The new German research aircraft HALO (High Altitude and LOng Range Research Aircraft) has been purchased by a joint initiative of the German Federal Ministry for Education and Research BMBF, the Max Planck Society, the Helmholtz Association, the state of Bavaria, the Reseach Centre Juelich, the Karlsruhe Institute for Technology KIT and the German Centre for Aeronautics and Space Research DLR. GFZ is partner of the HALO consortium. The German Research Foundation DFG is supporting projects on the HALO aircraft within the DFG High priority program SPP-1294 “Atmospheric and Earth System Research with the High Altitude and Long Range Research Aircraft (HALO)”.
GEOHALO is the first scientific mission done on the HALO aircraft. It comprises an equipment of geophysical and geodetic sensors and has been conducted between June 4th and 12th 2013 in four flights over Italy.
GFZ was involved in the GEOHALO project with the topics "GNSS-Reflectometry", "Geomagnetic Field" and "Gravimetry". Our section was responsible for the Gravimetry. It was the intention to show whether and how an efficient airborne gravity field determination is feasible in wide areas when using a fast aircraft like HALO at higher altitudes. Here, unlike “classical” airborne gravimetry for exploration, the aim is not primarily the highest spatial resolution by flying as low and slow as possible. The task is to map areas where only insufficient or no terrestrial gravity data are available to achieve a resolution which is considerably better as that of satellite-only gravity field models. This is beneficial for the generation of global gravity field models which require a uniform, high spatial resolution for the gravity data over the entire Earth. Hence, future targets for HALO will mainly be areas with bad or sparse terrestrial data and regions which are inaccessibly for terrestrial gravimetry on ground.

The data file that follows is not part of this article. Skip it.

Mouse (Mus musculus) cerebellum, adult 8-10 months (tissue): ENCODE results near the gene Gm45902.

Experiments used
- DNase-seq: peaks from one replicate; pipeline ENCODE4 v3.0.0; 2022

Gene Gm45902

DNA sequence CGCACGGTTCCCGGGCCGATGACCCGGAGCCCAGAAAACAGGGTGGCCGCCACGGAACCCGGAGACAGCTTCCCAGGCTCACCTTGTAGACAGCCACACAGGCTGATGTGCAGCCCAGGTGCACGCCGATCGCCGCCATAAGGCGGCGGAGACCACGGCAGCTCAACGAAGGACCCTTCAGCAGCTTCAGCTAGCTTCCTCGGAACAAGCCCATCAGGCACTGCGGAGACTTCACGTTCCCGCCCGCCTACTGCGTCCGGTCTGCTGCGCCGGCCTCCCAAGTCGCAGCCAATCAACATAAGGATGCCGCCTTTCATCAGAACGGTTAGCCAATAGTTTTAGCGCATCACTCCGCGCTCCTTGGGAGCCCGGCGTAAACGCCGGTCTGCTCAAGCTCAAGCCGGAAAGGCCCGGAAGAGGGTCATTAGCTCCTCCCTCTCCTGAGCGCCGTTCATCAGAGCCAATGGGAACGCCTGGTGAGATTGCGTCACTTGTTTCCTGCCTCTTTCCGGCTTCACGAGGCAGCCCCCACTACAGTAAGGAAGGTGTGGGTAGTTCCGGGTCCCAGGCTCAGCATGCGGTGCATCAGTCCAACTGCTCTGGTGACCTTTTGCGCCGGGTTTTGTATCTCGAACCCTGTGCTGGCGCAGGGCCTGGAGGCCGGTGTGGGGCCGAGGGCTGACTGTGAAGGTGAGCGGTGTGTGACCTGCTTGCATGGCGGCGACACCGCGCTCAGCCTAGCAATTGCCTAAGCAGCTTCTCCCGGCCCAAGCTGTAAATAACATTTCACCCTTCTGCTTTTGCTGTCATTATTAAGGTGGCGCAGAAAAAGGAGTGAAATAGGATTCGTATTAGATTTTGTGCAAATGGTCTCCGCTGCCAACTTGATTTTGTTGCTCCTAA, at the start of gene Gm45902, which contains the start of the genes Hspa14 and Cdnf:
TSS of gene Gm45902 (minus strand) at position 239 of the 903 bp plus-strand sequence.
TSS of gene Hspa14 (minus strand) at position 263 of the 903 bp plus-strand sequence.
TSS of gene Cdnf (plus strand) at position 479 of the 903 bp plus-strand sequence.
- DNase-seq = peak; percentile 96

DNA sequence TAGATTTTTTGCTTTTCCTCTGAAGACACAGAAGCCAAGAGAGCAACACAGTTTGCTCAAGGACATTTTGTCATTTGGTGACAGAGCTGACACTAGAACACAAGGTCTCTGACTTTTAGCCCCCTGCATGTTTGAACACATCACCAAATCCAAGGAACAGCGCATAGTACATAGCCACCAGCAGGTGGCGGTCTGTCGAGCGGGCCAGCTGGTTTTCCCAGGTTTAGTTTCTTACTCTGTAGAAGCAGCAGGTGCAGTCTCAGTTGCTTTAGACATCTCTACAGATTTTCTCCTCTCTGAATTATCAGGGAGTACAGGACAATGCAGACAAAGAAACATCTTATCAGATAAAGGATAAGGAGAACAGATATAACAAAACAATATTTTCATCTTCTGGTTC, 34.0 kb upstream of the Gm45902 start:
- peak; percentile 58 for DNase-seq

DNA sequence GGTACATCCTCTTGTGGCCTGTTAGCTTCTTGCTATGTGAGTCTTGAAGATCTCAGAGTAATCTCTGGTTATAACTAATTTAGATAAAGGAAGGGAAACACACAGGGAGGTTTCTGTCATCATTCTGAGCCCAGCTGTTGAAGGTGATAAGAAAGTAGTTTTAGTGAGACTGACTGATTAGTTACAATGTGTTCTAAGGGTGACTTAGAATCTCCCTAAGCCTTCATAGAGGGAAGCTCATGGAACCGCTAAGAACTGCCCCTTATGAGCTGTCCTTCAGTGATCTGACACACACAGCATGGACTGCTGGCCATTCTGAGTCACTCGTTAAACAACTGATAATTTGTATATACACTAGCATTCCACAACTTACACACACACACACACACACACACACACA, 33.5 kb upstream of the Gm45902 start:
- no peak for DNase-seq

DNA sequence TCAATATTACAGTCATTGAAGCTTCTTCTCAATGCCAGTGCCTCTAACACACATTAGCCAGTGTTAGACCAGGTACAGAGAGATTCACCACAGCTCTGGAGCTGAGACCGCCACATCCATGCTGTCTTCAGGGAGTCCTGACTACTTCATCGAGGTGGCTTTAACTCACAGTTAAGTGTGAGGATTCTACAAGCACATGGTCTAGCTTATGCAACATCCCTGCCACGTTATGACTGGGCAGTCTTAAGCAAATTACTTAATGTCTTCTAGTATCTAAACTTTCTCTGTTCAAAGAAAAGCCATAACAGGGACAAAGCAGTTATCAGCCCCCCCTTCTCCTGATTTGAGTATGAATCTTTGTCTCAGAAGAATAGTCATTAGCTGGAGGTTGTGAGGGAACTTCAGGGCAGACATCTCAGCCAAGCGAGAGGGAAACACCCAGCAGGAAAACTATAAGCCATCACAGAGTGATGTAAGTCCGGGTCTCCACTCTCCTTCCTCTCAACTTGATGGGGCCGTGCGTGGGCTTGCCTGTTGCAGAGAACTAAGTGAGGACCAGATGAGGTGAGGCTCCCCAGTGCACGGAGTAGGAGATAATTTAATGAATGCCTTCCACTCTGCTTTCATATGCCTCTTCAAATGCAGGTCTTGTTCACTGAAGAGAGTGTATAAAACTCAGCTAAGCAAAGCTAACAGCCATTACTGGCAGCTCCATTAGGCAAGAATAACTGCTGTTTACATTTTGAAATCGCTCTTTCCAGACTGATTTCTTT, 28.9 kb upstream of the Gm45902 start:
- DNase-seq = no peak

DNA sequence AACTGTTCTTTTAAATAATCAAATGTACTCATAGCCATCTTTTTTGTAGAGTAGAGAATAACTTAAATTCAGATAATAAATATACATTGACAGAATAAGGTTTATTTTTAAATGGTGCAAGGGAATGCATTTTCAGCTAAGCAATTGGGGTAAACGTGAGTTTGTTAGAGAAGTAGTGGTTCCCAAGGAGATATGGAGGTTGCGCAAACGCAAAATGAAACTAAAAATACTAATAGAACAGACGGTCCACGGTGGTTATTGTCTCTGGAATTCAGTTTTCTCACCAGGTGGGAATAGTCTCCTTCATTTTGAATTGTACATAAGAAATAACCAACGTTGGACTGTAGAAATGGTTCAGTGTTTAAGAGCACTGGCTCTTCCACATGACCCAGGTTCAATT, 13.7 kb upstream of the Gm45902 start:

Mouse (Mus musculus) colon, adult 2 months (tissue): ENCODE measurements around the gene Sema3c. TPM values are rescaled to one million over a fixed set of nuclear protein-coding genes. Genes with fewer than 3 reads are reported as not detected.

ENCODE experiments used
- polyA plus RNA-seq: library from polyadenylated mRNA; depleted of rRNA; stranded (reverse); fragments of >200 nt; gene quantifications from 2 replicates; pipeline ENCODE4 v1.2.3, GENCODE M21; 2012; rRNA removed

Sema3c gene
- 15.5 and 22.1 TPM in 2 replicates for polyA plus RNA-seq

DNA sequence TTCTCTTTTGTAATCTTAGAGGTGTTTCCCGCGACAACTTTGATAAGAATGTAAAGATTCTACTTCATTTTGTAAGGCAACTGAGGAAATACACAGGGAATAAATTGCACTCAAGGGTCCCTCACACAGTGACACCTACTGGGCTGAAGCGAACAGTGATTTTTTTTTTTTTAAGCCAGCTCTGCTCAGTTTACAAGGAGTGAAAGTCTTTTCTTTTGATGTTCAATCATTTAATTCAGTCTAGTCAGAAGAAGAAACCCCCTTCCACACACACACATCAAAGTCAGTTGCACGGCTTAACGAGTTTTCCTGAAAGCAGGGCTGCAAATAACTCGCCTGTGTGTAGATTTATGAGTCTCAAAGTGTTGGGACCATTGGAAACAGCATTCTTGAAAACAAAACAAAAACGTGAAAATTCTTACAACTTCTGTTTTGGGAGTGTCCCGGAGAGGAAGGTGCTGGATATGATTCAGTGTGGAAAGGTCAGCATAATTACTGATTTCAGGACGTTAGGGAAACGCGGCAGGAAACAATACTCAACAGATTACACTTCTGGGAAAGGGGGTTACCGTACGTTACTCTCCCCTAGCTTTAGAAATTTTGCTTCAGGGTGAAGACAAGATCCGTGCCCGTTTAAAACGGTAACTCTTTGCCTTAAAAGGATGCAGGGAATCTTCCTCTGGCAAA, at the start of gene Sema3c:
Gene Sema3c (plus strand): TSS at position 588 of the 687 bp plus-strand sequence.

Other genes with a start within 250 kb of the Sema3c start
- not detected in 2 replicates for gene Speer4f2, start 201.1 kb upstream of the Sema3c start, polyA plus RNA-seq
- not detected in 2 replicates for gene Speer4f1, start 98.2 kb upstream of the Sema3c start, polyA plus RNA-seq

The figures below show first comparisons between gravity variations deduced from the HALO measurements and the global gravity field model EIGEN-6C4 which contains satellite and terrestrial gravity data. To remove the high frequency noise of the Chekan measurements and of the GNSS derived vertical kinematic accelerations a low-pass filter with a cut-off wavelength of 200 seconds has been applied. With a flight speed of 425 km/s this results in a spatial resolution of 12 km half-wavelength. This corresponds to the resolution of the model EIGEN-6C4, which can be assumed as very accurate in this area due to the good and dense gravimetrical data included. It’s clearly visible, that HALO coincides very well with EIGEN-6C4.